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Governor candidates, with some exceptions, largely back Sandoval decision not to send National Guard to border

Riley Snyder
Riley Snyder
Election 2018Immigration
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At least three candidates running to succeed Gov. Brian Sandoval agree with the termed-out governor’s decision to not send National Guard members to the border with Mexico.

Sandoval’s comments came in the wake of President Donald Trump’s administration announcement last week that it would request a planned National Guard deployment on the U.S. border with Mexico and authorized up to 4,000 National Guard troops to be mobilized by state governors.

Texas and Arizona have already deployed several hundred Guard members to the border, and California Gov. Jerry Brown announced Wednesday that the state would mobilize 400 Guard troops, but emphasized that they would be focused on law enforcement and not implementing immigration law.

Federal law prohibits members of the military from conducting law enforcement actions domestically, unless given explicit permission by Congress. Homeland Security Secretary Kirstjen Nielsen said last week that the deployments would be similar to ones called for by former Presidents George W. Bush and Barack Obama.

Still, governors in several states including Nevada and Oregon have said they wouldn’t send National Guard troops — a position shared by some of the state’s top gubernatorial candidates. The top two Democratic candidates — Clark County Commissioners Steve Sisolak and Chris Giunchigliani —  both said they would oppose sending Nevada National Guard members to the border.

"Our men and women in uniform volunteer to serve and protect our country, not to be used as political pawns to advance an irrational immigration agenda,” Sisolak said in an emailed statement. “I agree with Governor Sandoval's decision not to deploy the Nevada National Guard to the border."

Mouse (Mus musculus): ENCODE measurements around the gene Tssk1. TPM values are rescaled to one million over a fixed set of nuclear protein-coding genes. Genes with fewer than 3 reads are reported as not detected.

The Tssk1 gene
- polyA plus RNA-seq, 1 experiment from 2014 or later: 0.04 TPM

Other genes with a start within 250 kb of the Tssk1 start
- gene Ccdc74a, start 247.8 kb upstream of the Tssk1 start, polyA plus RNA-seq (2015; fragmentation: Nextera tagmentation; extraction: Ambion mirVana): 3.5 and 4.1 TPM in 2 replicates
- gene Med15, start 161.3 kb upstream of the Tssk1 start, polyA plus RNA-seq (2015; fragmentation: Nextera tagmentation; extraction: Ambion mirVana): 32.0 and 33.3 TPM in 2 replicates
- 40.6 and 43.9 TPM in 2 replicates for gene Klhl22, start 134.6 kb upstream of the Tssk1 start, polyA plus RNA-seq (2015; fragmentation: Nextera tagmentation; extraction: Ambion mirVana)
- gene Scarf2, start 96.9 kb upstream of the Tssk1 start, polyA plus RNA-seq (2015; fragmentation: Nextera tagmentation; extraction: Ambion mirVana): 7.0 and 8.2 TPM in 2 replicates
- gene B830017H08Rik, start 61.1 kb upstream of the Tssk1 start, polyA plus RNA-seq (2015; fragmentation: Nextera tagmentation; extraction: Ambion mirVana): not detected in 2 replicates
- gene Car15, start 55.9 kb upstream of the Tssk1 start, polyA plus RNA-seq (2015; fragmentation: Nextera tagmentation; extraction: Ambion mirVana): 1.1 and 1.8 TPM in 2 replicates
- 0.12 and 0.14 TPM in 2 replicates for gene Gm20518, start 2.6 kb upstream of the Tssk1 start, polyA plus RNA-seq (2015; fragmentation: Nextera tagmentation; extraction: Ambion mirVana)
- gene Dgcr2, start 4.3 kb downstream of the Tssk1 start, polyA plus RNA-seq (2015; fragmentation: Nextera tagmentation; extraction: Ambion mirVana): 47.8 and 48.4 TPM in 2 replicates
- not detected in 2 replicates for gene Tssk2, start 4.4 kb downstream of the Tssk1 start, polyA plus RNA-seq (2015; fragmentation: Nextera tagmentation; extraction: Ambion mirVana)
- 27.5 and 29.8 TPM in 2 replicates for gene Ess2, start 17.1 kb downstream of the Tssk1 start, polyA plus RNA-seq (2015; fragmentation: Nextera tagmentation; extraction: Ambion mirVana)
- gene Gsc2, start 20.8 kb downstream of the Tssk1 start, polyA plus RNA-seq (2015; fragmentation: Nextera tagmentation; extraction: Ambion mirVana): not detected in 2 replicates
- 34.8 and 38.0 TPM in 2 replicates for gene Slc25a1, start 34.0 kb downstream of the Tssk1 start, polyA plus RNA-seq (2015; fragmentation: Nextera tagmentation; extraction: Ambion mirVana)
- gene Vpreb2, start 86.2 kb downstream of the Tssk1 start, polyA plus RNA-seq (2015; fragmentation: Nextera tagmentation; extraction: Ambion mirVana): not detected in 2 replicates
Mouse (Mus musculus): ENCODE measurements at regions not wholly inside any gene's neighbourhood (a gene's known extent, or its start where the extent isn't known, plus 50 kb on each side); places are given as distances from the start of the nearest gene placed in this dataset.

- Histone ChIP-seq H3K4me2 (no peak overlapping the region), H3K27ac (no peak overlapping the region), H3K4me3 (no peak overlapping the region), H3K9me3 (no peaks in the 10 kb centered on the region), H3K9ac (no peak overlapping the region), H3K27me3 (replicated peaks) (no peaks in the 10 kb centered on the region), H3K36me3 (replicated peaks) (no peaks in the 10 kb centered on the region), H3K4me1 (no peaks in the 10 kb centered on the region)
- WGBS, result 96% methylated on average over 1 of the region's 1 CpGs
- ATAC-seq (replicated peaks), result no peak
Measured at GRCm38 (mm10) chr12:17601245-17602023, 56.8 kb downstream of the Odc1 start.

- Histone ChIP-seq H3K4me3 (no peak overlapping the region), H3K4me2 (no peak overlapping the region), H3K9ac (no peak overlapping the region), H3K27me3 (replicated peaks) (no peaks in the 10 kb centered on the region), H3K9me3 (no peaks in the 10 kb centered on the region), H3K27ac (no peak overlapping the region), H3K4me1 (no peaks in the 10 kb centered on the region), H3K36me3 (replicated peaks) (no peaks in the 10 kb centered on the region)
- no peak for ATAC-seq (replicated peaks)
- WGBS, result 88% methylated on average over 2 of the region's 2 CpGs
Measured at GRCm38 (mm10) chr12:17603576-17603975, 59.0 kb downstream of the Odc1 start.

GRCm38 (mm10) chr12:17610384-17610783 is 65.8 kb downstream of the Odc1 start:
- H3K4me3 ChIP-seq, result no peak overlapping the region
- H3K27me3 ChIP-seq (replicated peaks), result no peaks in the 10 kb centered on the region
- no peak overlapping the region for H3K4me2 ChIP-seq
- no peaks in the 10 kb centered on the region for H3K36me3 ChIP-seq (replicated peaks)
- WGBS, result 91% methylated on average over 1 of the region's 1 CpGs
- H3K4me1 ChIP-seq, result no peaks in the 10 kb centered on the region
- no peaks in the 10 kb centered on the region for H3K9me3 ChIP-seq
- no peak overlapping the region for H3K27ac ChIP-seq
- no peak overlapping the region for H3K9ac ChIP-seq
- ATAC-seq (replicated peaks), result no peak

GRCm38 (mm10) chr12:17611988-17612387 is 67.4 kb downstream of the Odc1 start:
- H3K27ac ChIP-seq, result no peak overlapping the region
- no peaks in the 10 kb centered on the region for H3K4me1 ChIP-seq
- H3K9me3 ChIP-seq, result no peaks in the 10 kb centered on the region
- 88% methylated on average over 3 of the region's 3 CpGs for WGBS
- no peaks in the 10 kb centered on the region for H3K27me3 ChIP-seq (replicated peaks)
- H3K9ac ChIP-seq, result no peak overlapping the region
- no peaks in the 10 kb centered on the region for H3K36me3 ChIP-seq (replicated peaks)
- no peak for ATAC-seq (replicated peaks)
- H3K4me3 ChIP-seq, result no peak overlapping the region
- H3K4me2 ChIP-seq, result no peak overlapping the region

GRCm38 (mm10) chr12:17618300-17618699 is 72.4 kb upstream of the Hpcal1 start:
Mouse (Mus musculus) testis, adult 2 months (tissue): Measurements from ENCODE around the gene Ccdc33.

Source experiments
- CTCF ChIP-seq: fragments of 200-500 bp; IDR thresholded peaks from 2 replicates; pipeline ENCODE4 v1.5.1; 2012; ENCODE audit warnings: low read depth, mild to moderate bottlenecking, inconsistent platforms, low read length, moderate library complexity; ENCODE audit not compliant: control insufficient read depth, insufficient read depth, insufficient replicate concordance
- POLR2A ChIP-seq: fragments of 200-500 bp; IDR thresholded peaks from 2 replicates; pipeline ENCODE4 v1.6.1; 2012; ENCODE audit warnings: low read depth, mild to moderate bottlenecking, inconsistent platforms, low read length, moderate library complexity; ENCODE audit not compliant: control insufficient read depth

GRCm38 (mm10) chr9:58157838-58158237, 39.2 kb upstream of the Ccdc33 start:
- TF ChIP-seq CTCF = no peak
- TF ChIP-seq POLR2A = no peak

"Governor Sandoval was right to say that this meaningless, mean-spirited plan is not appropriate,” Giunchiglinai said in an emailed statement. “The state of Nevada doesn't need to carry out the Trump Administration's far-right, fear-based agenda."

Republican gubernatorial candidate Dan Schwartz’s campaign did not respond to a request for comment, but the state treasurer told conservative talk radio host Kevin Wall in a Tuesday interview that he would want to see more information before sending Guard members to the border.

“There's a big step up between ICE and the border patrol and putting federal troops there,” he said. “And I just don't know why right now we have to make that move. Maybe we do, maybe the governor, maybe the president have better information than I do, but I would want some better answers as to why now.”

Attorney General Adam Laxalt’s office also did not respond to an emailed request for comment.

Independent gubernatorial hopeful Ryan Bundy — the son of controversial southern Nevada rancher Cliven Bundy — told 360daily.net that as governor he would “honor President Trump’s request” to send National Guard members to the border.

In an earlier statement, Sandoval’s office said that while it hadn’t been approached by the federal government to send state National Guard troops to the border, the governor did not think the administration's proposed plan was “appropriate.”

“In the past, the Nevada Army National Guard has participated in Border Security missions, which amounted to both surveillance and life-saving mission sets in the performance of their border duties,” Sandoval spokeswoman Mary-Sarah Kinner said last week. “If a proposal that was consistent with life-saving missions was necessary and/or requested, the Governor would consider such a request.”

The issue has become political fodder for the Nevada Republican Party, which sent a “border security poll” email on Thursday asking respondents to “show your support for President Trump’s bold actions to protect our border and DEMAND border security today.”

Disclosure: Steve Sisolak and Chris Giunchigliani have donated to The Nevada Independent. You can see a full list of donors here.

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